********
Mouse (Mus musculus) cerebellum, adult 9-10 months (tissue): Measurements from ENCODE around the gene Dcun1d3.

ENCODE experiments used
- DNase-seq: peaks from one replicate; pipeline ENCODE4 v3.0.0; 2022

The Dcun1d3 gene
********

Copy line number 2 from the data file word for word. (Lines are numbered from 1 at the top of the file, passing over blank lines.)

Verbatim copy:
ENCODE experiments used